CANADA STOCKS-Fed hopes propel TSX to best week in 7 months

Fri Jul 12, 2013 4:52pm EDT
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* TSX falls 31.08 points, or 0.25 percent, at 12,462.18
    * Five of 10 main index sectors decline
    * Index jumps 2.7 percent this week
    * Gold-mining shares drop 2.5 percent on weaker bullion

    By John Tilak
    TORONTO, July 12 (Reuters) - Canada's main stock index fell
on Friday due to a drop in shares of gold and energy producers,
but the U.S. Federal Reserve's support for monetary stimulus
helped the index posted its biggest weekly gain in more than
seven months.
    The Toronto market eased after recording gains in the
previous four sessions and hitting a one-month high earlier in
the day. It still ended the week up 2.7 percent.
     Investors also processed mixed U.S. earnings reports, as
well as data showing U.S. consumer sentiment took a hit in early
July and wholesale prices rose. 
    Federal Reserve Chairman Ben Bernanke said on Wednesday that
the U.S. central bank must keep a stimulative monetary policy in
place due to weak to inflation levels and a high unemployment
    That sparked a rally in global equity markets and caused a
1.5 percent jump in Toronto stocks on Thursday. 
    "What Bernanke is trying to do this time, by floating trial
balloons and then backpedaling, is making sure this is an
orderly process and not a big market crash," said Colin
Cieszynski, senior market analyst at CMC Markets.
    "He was saying, 'Don't confuse us taking the foot off the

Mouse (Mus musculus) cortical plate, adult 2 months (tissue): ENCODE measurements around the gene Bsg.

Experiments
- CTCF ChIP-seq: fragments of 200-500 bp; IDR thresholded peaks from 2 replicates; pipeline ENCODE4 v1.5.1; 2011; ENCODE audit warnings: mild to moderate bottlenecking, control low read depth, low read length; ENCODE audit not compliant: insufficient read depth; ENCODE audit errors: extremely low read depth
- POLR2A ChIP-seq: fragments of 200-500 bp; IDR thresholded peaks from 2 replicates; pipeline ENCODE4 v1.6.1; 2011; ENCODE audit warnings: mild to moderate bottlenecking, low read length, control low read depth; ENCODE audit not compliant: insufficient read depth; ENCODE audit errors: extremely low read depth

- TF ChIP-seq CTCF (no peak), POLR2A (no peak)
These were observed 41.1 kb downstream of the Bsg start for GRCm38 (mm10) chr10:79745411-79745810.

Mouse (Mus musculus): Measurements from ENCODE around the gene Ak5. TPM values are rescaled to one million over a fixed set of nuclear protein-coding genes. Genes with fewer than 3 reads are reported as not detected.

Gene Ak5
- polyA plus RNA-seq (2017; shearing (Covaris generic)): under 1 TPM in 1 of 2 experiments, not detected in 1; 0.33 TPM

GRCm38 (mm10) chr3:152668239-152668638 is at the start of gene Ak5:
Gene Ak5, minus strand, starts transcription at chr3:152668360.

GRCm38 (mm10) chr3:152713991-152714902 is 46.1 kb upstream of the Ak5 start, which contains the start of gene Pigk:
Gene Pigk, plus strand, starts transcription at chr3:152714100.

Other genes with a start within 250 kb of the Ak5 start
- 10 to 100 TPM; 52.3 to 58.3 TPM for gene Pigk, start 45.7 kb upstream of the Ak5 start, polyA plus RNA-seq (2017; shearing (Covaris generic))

gas pedal with putting the foot on the brake'," he added.
    The Toronto Stock Exchange's S&P/TSX composite index
 closed down 31.08 points, or 0.25 percent, at
    The global economic recovery needs to gain momentum before
sentiment for Canadian equities returns, Cieszynski said. "You
would think at some point the Canadian indices would have room
to recover, but it may take a little longer before we go
    Five of the 10 main sectors on the index were in the red on
    Energy shares lost 0.5 percent, failing to benefit from a
jump in the price of oil. 
    The materials group, which includes mining stocks, was the
worst performer among the major sectors and gave back 1 percent.
A lower bullion price took gold producers down 2.5 percent.
    Barrick Gold Corp fell 2.3 percent to C$15.49, and
Goldcorp was down 1.8 percent at C$26.72. 
    "People are worried any further declines in commodity prices
could have an effect on those companies and industries," said
Michael Sprung, president of Sprung Investment Management.
    The valuations of material stocks are becoming more
appealing, he added. Investors need to "find the ones that have
the financial wherewithal to survive a prolonged period of low
    Financials, the index's most heavily weighted sector, were a
little changed. 
    Royal Bank of Canada, the country's biggest lender,
added 0.3 percent to C$61.80. 
    In company news, Bank of Nova Scotia withdrew its
application to acquire a nearly 20 percent stake in Bank of
Guangzhou after Chinese authorities decided against proceeding
with the C$719 million ($691.28 million) deal. Shares of
Scotiabank gained 0.2 percent to C$57.05.